Earlier this year, the NFL put the kibosh on Tony Romo’s fantasy football event in Las Vegas, and infuriated Romo and the fantasy event’s organizers. They are now suing the league.
No one was quite sure why the event was canceled, according to the Dallas Morning News, but the location of the event, in a casino, was the rationale the league. Romo doesn’t seem to find that an acceptable excuse:
“It’s like when you’re in high school and you don’t get invited to the party, it makes you feel bad,” Romo said last month. “If they really wanted to just be a part of it, all they had to do was call and ask. It would have been a lot easier than going about the process the way they did.”
Approximately 100 professional football players were scheduled to show up to the event, including Julio Jones, Alshon Jeffery, to newly resigned Dez Bryant and The Gronk. The lawsuit argues the league canceled the event to inflict the most damage to the event and its organizers:
But “in early June, the NFL had an abrupt change of heart due, likely to the success experienced by the NFFC,” says the complaint. “On June 3, 2015, less than five weeks before the event was to take place, the NFL began to threaten and harass players who had committed to appear at the event. Specifically, the NFL threatened player fines and suspensions if the players abided by the terms of their appearance contracts with the NFFC. By waiting until the last minute to take this position, the NFL ensured they could inflict the maximum negative impact on the NFFC.”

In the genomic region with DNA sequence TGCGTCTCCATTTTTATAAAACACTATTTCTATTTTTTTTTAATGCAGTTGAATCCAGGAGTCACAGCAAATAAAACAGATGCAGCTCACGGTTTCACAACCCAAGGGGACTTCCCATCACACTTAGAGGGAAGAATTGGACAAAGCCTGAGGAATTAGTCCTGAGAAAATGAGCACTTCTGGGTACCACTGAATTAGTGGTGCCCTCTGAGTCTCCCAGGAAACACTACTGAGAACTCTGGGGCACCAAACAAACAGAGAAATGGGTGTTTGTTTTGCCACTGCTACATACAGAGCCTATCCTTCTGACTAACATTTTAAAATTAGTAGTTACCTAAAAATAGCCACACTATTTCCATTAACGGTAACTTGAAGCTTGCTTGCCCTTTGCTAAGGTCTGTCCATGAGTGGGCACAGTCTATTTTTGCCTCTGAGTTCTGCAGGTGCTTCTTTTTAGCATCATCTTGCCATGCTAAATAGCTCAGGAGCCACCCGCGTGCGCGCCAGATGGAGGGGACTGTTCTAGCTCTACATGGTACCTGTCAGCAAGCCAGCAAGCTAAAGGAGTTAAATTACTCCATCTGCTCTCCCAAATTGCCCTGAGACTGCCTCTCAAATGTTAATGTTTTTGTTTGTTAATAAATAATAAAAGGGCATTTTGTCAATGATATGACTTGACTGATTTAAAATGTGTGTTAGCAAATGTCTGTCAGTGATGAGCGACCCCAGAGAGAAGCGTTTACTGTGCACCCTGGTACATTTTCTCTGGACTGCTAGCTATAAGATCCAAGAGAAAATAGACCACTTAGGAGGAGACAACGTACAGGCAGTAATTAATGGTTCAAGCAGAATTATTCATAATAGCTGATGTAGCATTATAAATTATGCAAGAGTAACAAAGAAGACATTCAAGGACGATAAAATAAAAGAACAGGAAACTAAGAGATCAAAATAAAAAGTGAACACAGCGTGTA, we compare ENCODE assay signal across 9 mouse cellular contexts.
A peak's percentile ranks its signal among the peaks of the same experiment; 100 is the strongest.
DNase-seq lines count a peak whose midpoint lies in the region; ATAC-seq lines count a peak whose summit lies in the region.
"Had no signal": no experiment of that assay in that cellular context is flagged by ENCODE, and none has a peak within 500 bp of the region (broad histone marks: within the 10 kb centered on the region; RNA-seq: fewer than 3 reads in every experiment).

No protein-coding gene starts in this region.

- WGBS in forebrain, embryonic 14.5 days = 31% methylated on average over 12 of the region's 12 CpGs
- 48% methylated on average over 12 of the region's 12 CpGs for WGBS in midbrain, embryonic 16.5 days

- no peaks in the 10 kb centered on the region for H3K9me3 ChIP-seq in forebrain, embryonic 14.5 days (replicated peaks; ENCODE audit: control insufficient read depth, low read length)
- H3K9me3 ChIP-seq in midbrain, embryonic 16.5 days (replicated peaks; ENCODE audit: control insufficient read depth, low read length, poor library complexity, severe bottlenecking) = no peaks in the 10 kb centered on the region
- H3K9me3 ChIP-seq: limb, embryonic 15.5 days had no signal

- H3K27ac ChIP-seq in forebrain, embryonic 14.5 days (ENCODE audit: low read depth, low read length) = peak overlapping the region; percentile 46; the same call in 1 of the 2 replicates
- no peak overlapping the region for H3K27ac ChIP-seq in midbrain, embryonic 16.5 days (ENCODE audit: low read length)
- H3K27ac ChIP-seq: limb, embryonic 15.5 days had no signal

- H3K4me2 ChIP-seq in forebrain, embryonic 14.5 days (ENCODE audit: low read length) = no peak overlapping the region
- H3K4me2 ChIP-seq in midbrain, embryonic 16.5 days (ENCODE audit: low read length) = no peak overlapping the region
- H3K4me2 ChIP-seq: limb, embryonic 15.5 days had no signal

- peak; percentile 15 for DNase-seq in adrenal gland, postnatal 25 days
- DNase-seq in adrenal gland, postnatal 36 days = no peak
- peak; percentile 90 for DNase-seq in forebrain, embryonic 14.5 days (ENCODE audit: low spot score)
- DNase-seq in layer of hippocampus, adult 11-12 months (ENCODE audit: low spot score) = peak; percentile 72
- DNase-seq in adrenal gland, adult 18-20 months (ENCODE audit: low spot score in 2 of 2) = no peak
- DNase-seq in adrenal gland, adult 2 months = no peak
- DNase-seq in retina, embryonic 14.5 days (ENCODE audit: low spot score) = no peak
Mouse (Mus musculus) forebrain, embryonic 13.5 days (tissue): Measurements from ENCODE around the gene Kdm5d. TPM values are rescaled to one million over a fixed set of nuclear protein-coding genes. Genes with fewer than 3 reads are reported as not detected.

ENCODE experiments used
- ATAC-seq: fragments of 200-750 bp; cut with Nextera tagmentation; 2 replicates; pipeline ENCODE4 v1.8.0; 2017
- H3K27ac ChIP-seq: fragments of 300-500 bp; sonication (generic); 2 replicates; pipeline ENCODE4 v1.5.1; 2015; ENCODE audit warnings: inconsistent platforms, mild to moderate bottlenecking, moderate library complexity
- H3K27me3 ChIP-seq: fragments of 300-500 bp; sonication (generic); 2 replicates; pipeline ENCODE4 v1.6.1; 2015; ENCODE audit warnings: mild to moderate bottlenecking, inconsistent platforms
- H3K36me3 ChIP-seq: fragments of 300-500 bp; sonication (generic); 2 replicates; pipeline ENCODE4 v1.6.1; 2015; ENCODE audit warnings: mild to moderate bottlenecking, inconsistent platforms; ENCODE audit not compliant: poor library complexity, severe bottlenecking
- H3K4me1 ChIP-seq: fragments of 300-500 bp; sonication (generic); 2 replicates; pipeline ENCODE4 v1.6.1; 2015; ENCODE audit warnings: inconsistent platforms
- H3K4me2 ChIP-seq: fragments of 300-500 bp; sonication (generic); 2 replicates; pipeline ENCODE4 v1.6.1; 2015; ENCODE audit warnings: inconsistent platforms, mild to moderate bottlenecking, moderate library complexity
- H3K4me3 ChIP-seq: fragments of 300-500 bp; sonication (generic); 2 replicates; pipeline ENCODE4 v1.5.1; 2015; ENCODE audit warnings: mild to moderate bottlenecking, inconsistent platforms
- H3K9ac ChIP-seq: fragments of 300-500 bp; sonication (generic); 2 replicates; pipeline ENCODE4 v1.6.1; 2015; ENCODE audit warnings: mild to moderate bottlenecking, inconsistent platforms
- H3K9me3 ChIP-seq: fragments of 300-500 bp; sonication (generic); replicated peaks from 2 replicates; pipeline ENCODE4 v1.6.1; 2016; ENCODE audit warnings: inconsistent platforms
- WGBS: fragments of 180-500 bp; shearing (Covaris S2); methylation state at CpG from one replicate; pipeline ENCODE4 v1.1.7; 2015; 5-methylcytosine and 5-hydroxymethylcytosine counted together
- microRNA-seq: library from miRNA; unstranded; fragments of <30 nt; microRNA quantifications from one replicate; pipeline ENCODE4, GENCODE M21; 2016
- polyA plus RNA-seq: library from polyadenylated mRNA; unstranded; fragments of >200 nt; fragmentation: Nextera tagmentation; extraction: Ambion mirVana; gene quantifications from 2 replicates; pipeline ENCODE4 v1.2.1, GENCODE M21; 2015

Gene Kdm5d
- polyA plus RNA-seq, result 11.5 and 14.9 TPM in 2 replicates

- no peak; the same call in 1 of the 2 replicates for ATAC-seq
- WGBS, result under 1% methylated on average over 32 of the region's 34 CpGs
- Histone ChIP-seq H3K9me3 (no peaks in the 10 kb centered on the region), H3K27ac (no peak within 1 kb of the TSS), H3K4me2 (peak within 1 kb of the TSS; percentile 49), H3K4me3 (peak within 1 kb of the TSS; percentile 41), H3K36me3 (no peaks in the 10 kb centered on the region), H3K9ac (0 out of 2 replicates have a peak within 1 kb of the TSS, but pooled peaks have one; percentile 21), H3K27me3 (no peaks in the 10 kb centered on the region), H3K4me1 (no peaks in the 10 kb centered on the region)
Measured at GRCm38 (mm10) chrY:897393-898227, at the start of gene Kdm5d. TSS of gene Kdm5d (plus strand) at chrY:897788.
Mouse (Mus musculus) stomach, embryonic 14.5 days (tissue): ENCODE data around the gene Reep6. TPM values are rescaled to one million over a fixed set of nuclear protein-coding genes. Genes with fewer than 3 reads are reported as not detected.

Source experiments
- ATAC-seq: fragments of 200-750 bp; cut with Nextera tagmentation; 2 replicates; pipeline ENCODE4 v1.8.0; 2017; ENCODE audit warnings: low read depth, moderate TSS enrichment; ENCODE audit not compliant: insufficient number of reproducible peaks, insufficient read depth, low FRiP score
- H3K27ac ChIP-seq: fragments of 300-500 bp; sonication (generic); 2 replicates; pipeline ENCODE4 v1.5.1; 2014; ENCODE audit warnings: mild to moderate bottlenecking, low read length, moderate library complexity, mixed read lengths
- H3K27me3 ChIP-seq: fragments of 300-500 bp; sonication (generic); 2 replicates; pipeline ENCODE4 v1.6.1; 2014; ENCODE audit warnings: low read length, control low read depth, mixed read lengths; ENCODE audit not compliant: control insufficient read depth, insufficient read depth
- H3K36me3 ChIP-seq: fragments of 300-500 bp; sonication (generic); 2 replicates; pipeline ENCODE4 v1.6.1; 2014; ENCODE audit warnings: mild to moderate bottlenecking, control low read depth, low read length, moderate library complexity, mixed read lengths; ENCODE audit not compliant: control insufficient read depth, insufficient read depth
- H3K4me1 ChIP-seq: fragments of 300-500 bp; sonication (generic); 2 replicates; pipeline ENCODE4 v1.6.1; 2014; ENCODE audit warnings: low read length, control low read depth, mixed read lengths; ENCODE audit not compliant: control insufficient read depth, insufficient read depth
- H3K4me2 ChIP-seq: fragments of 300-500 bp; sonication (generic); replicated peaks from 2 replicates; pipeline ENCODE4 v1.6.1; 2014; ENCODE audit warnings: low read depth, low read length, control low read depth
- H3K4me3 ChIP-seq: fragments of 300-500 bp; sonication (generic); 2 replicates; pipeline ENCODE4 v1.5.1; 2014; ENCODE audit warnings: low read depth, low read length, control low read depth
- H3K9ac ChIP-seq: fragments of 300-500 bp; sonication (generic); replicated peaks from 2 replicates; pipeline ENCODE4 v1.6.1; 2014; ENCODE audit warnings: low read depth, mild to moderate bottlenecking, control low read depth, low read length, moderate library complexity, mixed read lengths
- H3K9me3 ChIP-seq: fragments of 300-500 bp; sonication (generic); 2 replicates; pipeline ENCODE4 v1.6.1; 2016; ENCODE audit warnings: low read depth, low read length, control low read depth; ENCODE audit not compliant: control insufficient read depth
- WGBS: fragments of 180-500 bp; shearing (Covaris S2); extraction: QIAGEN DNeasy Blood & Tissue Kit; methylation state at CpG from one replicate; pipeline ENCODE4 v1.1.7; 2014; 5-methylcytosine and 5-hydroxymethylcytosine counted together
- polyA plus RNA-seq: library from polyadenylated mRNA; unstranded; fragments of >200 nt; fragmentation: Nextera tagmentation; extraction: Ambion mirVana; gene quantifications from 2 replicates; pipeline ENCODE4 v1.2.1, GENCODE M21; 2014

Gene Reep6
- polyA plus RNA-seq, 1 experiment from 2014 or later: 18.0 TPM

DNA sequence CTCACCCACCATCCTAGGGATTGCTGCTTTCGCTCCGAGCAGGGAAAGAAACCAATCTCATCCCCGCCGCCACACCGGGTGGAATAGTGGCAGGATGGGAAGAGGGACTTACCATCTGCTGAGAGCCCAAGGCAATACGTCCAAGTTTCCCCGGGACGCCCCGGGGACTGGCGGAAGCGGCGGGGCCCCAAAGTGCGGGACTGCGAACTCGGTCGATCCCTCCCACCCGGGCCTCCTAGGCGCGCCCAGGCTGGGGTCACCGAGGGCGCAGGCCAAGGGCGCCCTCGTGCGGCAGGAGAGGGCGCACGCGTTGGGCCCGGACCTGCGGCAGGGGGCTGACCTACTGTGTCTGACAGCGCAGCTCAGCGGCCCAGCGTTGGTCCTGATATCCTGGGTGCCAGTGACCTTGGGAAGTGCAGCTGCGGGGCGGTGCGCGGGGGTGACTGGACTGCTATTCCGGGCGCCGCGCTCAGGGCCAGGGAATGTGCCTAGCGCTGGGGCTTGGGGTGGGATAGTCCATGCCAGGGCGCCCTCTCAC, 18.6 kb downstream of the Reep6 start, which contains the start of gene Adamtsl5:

Romo and company allege the motive behind shutting down the event was about the league not having a financial stake in it.
“The suit says this wasn’t about gambling, since “no gambling would take place at the event [and] children were allowed and encouraged to attend the event.” Instead, says the suit, the league wanted to shut down something in which it didn’t have a stake, simple as that.”
Either way, this is not a good look for the league with one quarterback is suing the league, while another waits in the wings to do the same.
(Via Dallas Morning News)